# How to reshape data to apply linear regression? [closed]

This might be a very simple or stupid question. It could also be a duplicate. However, I couldn't find it anywhere.

I have a dataframe say df

df <- data.frame(id = 1:12, country = rep(letters[1:4], each = 3),
chars = rep(c(LETTERS[24:25], "GDP"),4), year_1 = 11:22, year_2 = 31:42)

df
#   id country chars year_1 year_2
#1   1       a     X     11     31
#2   2       a     Y     12     32
#3   3       a   GDP     13     33
#4   4       b     X     14     34
#5   5       b     Y     15     35
#6   6       b   GDP     16     36
#7   7       c     X     17     37
#8   8       c     Y     18     38
#9   9       c   GDP     19     39
#10 10       d     X     20     40
#11 11       d     Y     21     41
#12 12       d   GDP     22     42


where

country is country name

chars - consider them as characteristic (feature) of that country like education, employment etc. One of them is GDP of that country. So all the countries are compared on the same characteristics.

year_1 and year_2 are the value for that characteristic for that country in those respective years.

The goal is to build a simple linear regression model which can predict GDP of the country based on the characteristics provided (X, Y and many others).

My question is what is the best way to arrange this data so that linear regression could be build on this?

• Should I have one row per country ?

• Should I have one row per country per year ?

I tried reshaping the dataframe to make it one observation per row using

library(reshape2)
melt(df, id.vars = c("id","country", "chars"))


but I am still confused as to what is the correct approach.

## closed as off-topic by gung♦Jun 15 '18 at 11:12

This question appears to be off-topic. The users who voted to close gave this specific reason:

• "This question appears to be off-topic because EITHER it is not about statistics, machine learning, data analysis, data mining, or data visualization, OR it focuses on programming, debugging, or performing routine operations within a statistical computing platform. If the latter, you could try the support links we maintain." – gung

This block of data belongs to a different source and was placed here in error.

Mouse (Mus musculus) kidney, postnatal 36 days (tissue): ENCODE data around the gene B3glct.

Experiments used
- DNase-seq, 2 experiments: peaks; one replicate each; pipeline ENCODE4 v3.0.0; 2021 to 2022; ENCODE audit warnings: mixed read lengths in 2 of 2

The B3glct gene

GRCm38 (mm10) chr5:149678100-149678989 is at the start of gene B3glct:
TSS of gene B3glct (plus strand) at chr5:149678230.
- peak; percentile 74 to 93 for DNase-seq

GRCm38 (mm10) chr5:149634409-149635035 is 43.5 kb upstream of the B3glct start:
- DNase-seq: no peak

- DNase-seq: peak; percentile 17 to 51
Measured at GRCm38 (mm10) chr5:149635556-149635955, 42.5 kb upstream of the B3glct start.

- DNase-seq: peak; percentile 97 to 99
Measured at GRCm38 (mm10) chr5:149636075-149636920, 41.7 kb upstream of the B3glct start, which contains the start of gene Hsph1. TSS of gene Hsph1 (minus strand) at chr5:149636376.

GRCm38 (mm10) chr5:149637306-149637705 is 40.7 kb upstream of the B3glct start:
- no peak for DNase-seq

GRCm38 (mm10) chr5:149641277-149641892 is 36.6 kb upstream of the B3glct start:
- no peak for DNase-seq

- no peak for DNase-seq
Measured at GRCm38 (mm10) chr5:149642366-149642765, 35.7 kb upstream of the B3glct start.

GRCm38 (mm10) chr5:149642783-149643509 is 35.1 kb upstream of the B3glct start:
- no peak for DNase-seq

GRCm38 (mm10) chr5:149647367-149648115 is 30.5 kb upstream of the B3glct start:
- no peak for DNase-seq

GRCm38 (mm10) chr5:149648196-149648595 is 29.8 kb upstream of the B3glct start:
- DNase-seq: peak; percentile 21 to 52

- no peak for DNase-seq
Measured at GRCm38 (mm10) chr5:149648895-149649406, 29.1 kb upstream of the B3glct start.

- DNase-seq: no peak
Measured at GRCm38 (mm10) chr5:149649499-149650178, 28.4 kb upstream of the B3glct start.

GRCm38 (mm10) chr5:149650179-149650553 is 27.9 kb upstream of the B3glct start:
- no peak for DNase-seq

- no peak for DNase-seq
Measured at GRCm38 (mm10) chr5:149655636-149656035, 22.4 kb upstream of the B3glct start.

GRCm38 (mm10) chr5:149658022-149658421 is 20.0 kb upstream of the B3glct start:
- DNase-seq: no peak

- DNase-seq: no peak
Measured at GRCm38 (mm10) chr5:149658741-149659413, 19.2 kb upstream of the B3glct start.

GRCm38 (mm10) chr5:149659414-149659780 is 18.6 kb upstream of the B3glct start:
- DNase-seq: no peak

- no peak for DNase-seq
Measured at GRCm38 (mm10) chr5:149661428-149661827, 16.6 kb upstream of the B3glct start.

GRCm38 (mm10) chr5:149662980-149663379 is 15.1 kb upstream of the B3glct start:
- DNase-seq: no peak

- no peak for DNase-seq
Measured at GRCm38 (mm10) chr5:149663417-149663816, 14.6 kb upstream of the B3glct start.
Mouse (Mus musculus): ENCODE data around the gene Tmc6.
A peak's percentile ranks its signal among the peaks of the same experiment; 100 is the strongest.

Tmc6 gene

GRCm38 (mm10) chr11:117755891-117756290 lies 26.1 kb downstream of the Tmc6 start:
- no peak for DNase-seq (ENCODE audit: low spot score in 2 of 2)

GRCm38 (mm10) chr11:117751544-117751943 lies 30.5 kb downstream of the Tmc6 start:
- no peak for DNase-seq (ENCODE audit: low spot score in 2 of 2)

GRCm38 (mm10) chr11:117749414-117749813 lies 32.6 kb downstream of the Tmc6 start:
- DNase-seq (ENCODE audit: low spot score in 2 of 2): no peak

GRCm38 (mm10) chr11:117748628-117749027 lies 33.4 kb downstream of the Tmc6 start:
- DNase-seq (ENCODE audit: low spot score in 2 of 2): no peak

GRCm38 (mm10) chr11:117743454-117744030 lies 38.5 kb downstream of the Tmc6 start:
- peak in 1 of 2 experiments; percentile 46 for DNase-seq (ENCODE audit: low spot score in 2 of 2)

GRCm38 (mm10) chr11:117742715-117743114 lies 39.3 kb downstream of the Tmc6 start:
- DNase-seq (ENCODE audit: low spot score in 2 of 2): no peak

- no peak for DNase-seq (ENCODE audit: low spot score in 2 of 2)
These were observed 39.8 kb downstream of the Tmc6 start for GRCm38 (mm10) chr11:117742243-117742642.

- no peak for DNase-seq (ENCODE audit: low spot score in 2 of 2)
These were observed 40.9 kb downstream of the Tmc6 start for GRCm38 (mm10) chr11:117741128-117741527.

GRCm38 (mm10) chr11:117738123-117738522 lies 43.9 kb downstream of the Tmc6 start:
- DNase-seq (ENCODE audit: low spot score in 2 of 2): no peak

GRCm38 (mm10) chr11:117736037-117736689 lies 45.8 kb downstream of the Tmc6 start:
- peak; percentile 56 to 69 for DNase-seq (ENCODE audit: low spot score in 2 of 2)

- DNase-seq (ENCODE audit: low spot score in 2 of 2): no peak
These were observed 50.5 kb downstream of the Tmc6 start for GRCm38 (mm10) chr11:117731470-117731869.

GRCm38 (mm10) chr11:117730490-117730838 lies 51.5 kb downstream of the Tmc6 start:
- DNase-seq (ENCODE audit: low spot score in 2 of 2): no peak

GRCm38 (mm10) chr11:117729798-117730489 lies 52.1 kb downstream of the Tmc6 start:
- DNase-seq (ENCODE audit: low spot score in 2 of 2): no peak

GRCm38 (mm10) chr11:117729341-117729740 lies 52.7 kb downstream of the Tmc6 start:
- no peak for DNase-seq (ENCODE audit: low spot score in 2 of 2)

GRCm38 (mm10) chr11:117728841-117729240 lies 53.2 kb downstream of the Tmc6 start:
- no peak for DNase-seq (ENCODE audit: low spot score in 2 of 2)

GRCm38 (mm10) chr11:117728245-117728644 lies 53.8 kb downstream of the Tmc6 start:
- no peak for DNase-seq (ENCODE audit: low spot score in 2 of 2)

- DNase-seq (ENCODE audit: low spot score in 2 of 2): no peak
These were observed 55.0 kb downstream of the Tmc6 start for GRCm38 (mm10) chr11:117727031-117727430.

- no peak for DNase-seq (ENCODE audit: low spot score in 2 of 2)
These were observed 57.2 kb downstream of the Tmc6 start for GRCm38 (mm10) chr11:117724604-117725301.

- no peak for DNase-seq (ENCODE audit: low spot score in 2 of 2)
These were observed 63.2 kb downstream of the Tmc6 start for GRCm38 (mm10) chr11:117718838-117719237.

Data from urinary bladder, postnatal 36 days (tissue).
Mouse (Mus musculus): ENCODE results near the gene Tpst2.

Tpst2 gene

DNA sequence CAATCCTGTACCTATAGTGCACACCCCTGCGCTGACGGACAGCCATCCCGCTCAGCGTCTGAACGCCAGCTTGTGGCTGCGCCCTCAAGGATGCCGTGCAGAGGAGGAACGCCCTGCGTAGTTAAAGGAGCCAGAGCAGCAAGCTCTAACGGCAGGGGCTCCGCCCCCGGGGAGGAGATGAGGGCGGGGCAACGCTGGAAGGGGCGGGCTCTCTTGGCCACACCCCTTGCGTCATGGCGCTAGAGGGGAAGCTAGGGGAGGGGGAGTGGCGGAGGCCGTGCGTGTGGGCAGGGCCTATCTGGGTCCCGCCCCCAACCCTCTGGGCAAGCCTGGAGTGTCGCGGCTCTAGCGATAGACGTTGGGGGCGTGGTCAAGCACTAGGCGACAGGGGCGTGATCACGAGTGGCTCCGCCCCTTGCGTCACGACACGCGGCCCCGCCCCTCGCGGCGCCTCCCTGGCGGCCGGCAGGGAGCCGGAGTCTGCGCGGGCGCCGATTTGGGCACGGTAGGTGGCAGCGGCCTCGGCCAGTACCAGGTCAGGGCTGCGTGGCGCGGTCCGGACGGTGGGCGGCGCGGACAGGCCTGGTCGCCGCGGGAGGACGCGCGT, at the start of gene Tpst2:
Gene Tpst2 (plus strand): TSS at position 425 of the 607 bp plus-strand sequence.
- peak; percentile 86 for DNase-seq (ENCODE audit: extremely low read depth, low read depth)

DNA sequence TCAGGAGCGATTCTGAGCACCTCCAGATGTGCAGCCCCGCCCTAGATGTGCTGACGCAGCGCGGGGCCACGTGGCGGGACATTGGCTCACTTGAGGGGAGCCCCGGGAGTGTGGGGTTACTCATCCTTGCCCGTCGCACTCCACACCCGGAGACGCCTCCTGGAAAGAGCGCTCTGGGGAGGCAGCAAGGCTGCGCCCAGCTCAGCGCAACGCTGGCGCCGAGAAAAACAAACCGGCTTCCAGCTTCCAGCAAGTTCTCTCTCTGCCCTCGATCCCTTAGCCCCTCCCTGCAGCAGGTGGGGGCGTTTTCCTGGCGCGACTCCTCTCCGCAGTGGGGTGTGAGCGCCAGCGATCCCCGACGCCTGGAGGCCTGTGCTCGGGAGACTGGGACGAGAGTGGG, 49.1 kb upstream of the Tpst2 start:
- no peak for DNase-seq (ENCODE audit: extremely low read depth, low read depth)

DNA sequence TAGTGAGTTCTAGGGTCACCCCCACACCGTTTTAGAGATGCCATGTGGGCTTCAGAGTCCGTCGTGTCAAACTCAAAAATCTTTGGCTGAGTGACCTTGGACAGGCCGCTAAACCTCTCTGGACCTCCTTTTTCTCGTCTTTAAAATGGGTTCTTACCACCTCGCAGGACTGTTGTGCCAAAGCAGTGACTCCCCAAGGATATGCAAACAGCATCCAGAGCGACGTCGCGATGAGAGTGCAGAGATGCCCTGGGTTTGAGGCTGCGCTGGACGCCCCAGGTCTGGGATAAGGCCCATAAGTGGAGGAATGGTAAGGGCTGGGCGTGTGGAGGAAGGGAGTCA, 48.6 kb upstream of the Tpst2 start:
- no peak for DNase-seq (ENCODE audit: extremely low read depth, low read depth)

If this question can be reworded to fit the rules in the help center, please edit the question.

• Seems to me that you have time series data - have a look here or here – Xavier Bourret Sicotte Jun 14 '18 at 20:48
• Actually, it looks like panel data. – Glen_b Jun 14 '18 at 23:46

I think you want one row per observation of y, i.e. GDP. This can be done as follows:

library(dplyr)
library(tidyr)

df2 <- df %>%
select(-id) %>%
gather(time, value, year_1:year_2) %>%
mutate(time = parse_number(time))

  country time GDP  X  Y
1       a    1  13 11 12
2       a    2  33 31 32
3       b    1  16 14 15
4       b    2  36 34 35
5       c    1  19 17 18
6       c    2  39 37 38
7       d    1  22 20 21
8       d    2  42 40 41


Now one can fit a model of the form:

GDP ~ time + X + Y + country


with appropriate interactions, random effects or autocorrelation, however you see fit.

• Thanks, this is helpful and makes sense. However, what is your opinion of aggregating all the values and having only one observation per country? We can take sum/mean of all the features. Do you think it would make a bad model? – Ronak Shah Jun 15 '18 at 8:37
• That seems like a bad idea. What if GDP goes up with X and down with Y? Then the mean may make it seem there is no predictive value of X or Y. – Axeman Jun 15 '18 at 8:40
• I mean one row per country. Number of columns would be the same (X, Y and GDP) but as there is only one row for each country, we take mean of X, Y and GDP values for that country individually. – Ronak Shah Jun 15 '18 at 8:43
• Then you lose time. If you want to forecasting to year 3, time is probably going to be important. I generally prefer to model the problem, instead of aggregating. – Axeman Jun 15 '18 at 8:46
• yes, I agree. Thanks. I think I am going to go with this approach. – Ronak Shah Jun 15 '18 at 8:52